Thursday, July 25, 2024

Air India: Touch Of Royalty For A Shabby Relative

By Bikram Vohra

Consulting Editor

Guess what is for dinner is not important. On-time performance is the key. The return of pride in the staff is also a vital priority.

What nearly 40 years ago was rudely taken away from the Tata’s by the then Prime Minister of India, Morarji Desai, was given back to the Tata group by Prime Minister Modi and Air India finally came home. There is now a deep belief that with its exceptional record of accomplishment, this corporation will miraculously give the Maharaja his crown back. With a sceptre in hand, the airline will soar into the stratosphere with resounding success like it once was the epitome of commercial aeronautical excellence and luxury travel.

Over the years, the Maharaja was rudely defrocked and this was the essence of the image he was humbled down to and made into a caricature. “It is primarily due to excessive security of service, non-competitive culture, absence of meritocracy and non-result oriented management practices. In short, the worst of bureaucratic attitudes and ‘airs’ started blowing in Air India, which was once the proud flagship carrier of India.”

Tata’s have bought into this INR 18000 crore image. Like accepting a shabby relative at a rich man’s wedding. Now starts the hard work.

It is not going to be easy to be a flagship again. No one has that magic wand which can just be waved around and things will fall into place. You are not Zubin Mehta with a baton making music. That sheet can only be written with sweat and tears. It is a sobering yet intriguing thought, that hours after the official signing of the deal with the government the first major story that came out on this acquisition was about the upgrade in the quality of the food that would be served in first class and business class. One would imagine that there are a lot more important issues than the level of the cuisine. To be brutally honest this is not going to cut much ice and should not even be a priority at this moment.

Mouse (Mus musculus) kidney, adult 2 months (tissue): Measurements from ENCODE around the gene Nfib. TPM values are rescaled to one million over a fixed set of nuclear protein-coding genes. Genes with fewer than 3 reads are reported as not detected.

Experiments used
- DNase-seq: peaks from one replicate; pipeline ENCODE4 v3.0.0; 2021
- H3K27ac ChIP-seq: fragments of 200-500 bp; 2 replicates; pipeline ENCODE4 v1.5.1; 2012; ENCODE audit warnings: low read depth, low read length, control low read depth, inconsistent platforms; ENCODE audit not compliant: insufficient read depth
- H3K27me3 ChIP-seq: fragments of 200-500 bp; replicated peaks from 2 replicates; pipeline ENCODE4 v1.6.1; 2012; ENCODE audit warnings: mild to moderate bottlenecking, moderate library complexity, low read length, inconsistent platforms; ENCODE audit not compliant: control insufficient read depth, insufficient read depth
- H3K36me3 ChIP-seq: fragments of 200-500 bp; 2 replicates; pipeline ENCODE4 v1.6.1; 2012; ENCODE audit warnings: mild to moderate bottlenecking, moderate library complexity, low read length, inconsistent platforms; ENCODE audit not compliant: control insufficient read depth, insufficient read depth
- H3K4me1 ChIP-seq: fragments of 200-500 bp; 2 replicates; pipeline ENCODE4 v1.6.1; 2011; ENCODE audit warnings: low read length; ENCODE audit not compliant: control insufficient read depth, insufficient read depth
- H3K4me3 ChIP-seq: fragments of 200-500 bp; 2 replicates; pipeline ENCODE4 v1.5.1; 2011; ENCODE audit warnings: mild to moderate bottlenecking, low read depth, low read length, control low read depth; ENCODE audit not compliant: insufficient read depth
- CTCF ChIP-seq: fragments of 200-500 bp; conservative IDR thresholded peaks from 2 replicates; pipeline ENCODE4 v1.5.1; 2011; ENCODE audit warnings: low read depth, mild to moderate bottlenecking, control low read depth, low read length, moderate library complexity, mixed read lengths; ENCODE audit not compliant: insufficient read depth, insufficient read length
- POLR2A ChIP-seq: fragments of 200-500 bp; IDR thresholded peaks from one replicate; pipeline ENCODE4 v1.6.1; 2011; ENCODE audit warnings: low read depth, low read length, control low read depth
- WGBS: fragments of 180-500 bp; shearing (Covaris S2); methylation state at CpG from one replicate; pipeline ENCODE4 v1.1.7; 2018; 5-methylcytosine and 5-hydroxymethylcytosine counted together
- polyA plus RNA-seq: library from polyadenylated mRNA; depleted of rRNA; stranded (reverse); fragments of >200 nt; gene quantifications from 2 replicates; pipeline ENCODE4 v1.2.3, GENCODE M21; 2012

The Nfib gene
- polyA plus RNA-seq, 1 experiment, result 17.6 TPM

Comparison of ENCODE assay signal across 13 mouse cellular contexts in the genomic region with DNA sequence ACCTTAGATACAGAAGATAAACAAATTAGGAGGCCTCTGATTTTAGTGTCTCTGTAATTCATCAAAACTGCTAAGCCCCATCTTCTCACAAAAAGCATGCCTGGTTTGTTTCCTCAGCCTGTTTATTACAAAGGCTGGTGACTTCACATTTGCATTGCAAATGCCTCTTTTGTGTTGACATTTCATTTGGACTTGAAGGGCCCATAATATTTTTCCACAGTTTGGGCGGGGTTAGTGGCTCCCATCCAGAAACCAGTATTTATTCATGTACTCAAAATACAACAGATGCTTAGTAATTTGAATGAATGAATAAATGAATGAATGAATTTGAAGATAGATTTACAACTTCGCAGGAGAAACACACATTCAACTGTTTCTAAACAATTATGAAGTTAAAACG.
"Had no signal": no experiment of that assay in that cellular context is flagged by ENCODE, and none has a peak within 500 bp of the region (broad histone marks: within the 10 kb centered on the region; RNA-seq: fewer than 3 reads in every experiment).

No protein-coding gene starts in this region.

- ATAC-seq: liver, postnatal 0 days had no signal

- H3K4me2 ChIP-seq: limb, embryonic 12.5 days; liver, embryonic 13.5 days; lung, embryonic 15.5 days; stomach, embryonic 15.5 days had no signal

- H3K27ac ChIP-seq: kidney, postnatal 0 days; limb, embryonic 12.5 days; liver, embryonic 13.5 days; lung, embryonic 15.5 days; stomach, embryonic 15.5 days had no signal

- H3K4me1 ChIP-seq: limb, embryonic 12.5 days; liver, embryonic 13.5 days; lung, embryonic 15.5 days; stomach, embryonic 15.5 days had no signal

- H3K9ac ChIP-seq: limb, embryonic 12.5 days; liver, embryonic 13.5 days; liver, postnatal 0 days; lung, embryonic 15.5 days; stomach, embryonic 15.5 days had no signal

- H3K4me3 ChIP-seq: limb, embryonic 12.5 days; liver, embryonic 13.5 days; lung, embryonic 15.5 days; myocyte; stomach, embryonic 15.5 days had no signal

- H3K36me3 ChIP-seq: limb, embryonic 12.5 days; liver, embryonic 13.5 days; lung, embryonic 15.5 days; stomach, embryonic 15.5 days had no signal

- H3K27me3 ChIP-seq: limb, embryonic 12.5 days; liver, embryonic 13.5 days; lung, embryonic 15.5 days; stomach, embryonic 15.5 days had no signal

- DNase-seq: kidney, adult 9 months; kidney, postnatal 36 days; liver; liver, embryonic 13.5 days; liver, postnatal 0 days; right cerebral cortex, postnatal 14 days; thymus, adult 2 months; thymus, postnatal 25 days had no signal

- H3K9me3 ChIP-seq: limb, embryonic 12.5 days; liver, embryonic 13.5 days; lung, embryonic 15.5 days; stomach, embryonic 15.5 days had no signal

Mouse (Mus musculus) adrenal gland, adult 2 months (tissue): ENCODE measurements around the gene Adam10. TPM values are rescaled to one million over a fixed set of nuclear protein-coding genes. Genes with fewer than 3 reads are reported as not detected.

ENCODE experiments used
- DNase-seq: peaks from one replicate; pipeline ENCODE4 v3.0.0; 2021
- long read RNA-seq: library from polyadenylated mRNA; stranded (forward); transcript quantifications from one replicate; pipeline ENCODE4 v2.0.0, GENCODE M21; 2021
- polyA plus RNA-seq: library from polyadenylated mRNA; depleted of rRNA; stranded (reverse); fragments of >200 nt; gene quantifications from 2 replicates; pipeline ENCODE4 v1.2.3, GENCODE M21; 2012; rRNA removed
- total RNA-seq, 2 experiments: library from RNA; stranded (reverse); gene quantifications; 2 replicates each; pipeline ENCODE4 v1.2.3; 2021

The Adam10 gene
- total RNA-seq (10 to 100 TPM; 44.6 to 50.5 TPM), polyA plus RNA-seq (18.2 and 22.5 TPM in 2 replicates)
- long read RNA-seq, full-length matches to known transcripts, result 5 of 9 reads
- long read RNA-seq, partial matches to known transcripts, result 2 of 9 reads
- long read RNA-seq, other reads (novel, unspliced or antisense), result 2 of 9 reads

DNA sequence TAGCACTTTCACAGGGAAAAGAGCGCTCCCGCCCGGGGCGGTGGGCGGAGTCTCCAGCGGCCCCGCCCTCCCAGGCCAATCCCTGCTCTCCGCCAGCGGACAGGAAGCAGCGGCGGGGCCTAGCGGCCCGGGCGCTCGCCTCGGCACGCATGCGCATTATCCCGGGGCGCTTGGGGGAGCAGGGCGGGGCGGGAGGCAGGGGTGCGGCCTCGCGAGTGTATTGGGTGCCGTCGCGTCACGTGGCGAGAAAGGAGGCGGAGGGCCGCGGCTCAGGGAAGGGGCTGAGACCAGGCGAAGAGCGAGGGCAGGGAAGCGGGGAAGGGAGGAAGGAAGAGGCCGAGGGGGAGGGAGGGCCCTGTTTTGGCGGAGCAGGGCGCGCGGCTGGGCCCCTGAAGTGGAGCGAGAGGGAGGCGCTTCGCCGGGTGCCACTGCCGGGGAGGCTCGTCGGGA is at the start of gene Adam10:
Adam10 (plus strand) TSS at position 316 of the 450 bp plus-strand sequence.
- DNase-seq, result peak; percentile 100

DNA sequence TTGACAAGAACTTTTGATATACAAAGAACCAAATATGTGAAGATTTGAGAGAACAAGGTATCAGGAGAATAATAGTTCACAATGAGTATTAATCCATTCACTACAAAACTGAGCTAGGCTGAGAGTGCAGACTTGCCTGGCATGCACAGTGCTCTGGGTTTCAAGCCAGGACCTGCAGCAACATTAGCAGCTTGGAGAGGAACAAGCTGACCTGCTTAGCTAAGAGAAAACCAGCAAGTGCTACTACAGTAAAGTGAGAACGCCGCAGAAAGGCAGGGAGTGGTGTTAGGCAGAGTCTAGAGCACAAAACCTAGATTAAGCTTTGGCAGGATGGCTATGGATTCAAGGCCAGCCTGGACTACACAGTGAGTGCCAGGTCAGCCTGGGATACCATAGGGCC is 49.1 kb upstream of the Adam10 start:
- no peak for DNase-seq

Similarly, while a friendly media in one’s corner is a very happy situation it must serve a purpose without being gratuitous. An article recently in a major Indian daily announced with immense pride that ever since Tata’s took over, Air India has become the favourite airline for 3.5 million Indians in the Gulf. That is simply not true and detracts from any concerted efforts being made by Tata’s to pull in the slack. Such clumsily orchestrated reports simply do not cut the mustard. More than meals and media deals at the very outset Air India’s new management has to address three major issues and correct them if the airline is to have any chance of retrieving its pristine glory.

It is also a bit worrying that the [now declined] appointment of former Turkish Airline chief Ilker Ayci had been mired in controversy. While it is true that the appointment of a foreign national requires Central government clearance, it is usually a technical factor, not a political blockage. By intimidating Ayci, we have not only bruised our image as a democracy, but we have also disallowed Tata’s from taking their first big step after taking over the carrier. Indeed, a company of this repute would have done due diligence for which they have been given no credit. Ayci’s working relationship with Erdogan should have no relevance on his ability to run the debt-ridden carrier. That was 30 years ago.

The whole idea was to make it a private airline and that is not being accomplished.

In the interim as the hunt starts again, what can Tata’s do to keep moving in the right direction?